Heat Wave: Edie Sedgwick Goes to SXSW, Day 5
THE FOLLOWING IS A TRANSCRIPTION OF AN EMAIL SENT BY A 35-YEAR-OLD MAN TO HIS BOOKING AGENT—OR, AT LEAST, TO A GUY WHO HELPED HIM BOOK A FEW SHOWS IN THE MID-SOUTH—ON MARCH 13, 2012:
Dear [name redacted],
We had a fun show in Springfield, Mo., last night, but I wanted to let you know that we only made $13. This was weird because the club was charging $3 a head, and $13 isn't divisible by three. I'm not pissed or anything — I was grateful to have a show on a Monday night anywhere — but I just wanted to keep you in the loop.
There weren't that many people at the show, which was at a gay bar called "Martha's Vineyard" — which is a really, really, really good name for a gay bar in Springfield, Missouri. Though the show was by no means sold out, it wasn't empty either. That's why it was so shocking to be paid $13, in ones. I think about 20 people were there, so that means we should have got $60. But, then again, maybe the bar kept some of the cash. Also, some of the people there were in the other bands, and some were the other bands' friends, and some were the other bands' girlfriends, so maybe some people didn't pay the full $3, or there was a guest list. There was also a toothless guy with a yellowish goatee present and accounted for. I think the goatee was yellow from years of smoking cigarettes. It doesn't seem like he paid the $3 cover, or should have to.
There were also jello shots.
Still, it seems like we should have gotten at least, like, $30 or something. But, I turned 35 yesterday, so I didn't wanna be like: "Hey, pregnant 21-year-old who's taking money at the door and just told me that she's waiting for her Medicaid to get approved so that she can get better pre-natal care—bitch, where the fuck is my other $17?" So we just split to ye olde Priceline hotel room, which cost about $50. Also, we sold a few records and everyone was nice, so the show didn't seem too incredibly depressing and good feelings abounded. In fact, I would probably play Springfield again, even if the show was run by the same people who paid me only $13! I'm not sure if this means that I have some kind of psychiatric problem.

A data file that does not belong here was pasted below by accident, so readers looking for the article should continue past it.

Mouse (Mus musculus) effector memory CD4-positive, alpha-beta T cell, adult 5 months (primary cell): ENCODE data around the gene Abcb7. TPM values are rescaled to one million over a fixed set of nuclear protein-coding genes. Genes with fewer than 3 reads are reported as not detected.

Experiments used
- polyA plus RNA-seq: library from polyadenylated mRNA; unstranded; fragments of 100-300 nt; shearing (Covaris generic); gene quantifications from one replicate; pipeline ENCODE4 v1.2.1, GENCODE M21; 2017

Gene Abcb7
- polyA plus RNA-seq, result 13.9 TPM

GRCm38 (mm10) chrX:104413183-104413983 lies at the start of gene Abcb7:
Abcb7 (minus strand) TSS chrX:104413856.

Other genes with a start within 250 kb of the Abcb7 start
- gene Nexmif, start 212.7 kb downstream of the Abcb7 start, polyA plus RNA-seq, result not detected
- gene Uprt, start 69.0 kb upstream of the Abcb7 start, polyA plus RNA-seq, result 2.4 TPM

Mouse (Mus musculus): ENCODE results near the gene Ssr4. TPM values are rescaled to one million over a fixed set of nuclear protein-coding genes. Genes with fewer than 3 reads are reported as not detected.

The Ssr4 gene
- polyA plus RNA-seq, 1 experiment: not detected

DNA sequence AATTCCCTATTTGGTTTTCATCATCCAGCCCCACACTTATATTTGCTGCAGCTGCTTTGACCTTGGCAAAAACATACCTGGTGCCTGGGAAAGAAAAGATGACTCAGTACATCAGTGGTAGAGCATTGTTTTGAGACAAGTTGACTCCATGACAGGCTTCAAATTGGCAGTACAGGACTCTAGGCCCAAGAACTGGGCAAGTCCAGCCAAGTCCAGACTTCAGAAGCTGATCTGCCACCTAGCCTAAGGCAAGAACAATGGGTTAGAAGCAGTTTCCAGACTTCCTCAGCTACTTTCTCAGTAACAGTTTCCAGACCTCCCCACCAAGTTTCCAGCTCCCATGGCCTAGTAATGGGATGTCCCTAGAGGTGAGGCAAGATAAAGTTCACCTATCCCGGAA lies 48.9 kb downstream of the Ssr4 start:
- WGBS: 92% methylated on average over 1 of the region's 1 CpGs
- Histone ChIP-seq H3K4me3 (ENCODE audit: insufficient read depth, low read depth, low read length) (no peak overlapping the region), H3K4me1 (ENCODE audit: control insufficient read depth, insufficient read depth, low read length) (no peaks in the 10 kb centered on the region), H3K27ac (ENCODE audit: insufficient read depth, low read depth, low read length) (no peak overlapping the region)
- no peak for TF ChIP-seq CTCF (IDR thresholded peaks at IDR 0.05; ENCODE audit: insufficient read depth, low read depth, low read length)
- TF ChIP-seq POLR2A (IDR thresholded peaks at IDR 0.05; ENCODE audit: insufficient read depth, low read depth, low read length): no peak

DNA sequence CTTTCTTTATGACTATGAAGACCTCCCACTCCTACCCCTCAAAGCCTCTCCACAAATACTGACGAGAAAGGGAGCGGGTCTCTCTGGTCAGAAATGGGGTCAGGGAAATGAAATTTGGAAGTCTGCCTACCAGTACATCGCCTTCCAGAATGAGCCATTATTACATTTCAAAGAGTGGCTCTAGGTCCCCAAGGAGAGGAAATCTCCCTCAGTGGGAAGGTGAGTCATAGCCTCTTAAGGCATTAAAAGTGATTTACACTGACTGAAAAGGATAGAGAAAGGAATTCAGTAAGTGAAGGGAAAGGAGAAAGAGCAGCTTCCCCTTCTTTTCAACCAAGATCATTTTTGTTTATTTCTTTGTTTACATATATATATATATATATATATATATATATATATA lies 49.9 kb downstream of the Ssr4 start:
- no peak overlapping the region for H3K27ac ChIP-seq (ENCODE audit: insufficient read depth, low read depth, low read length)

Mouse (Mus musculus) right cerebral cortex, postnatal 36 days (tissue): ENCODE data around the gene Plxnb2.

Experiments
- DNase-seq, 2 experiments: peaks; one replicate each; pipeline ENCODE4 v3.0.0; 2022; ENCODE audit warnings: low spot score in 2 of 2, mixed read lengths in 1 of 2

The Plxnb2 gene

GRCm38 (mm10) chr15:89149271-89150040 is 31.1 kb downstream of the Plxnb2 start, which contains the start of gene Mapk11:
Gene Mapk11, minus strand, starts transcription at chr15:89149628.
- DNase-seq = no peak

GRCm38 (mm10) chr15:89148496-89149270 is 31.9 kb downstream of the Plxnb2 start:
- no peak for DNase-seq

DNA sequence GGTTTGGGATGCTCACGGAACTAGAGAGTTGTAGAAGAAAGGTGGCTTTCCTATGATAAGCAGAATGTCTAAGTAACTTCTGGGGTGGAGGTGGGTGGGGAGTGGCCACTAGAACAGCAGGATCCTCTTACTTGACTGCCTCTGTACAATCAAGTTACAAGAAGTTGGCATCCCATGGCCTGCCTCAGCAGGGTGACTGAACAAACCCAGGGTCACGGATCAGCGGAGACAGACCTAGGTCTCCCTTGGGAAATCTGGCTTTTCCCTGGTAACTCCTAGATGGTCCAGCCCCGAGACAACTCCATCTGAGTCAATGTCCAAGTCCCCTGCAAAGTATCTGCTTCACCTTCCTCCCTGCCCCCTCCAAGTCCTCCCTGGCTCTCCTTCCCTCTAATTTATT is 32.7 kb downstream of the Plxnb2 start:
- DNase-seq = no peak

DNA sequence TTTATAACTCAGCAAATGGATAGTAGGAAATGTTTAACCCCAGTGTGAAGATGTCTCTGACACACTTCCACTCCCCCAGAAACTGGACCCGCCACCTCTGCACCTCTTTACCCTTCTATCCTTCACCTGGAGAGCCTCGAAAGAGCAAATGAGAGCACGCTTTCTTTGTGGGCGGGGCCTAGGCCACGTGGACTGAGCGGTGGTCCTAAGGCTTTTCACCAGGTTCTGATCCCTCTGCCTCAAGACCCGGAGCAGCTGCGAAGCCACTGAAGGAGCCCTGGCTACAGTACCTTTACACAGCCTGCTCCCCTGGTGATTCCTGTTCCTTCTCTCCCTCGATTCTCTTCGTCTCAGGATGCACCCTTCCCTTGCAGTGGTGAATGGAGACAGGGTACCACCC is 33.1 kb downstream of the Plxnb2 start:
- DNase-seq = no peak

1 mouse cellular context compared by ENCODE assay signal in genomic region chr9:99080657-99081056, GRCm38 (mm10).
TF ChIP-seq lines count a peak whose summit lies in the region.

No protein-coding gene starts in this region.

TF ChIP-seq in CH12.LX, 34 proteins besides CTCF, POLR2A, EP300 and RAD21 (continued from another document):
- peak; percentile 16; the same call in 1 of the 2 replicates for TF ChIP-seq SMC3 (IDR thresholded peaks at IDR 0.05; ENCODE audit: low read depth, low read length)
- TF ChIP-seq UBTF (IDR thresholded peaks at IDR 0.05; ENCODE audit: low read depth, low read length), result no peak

But I just wanted to let you know about the $13 situation for future information if you're booking shows in Springfield. Also, I guess I owe you 15 percent of $13, which is $1.95.
I think that, at this point in my musical career, I should be proud of the opportunity to be a part of a show that pays $13. To be paid nothing is easy—musicians are paid nothing every day all over the world. To get paid a lot is difficult — Bruce Springsteen, or, at least, the Bruce Springsteen corporation, made about $38 million in 10 shows at Giants Stadium in 2003. But, in a way, I think it's even more difficult to make $13 than $38 million. At my age, to make such a laughably specific small sum making art is a hoot. At least, I think it's a hoot, or hope it's a hoot. On one hand, $13 isn't nothing—it buys about 2.5 gallons of gas, so you don't just want to give it back. Then again, it's $13. $13!
Once, in 1997, I got paid $16.50 to play a show in New Orleans. That was the funniest amount I was ever paid, because part of the night's fee came in quarters. But I'm proud to say that $13 is the second-funniest amount I was ever paid.
Looking forward to Fayetteville tonight! Love, [name redacted]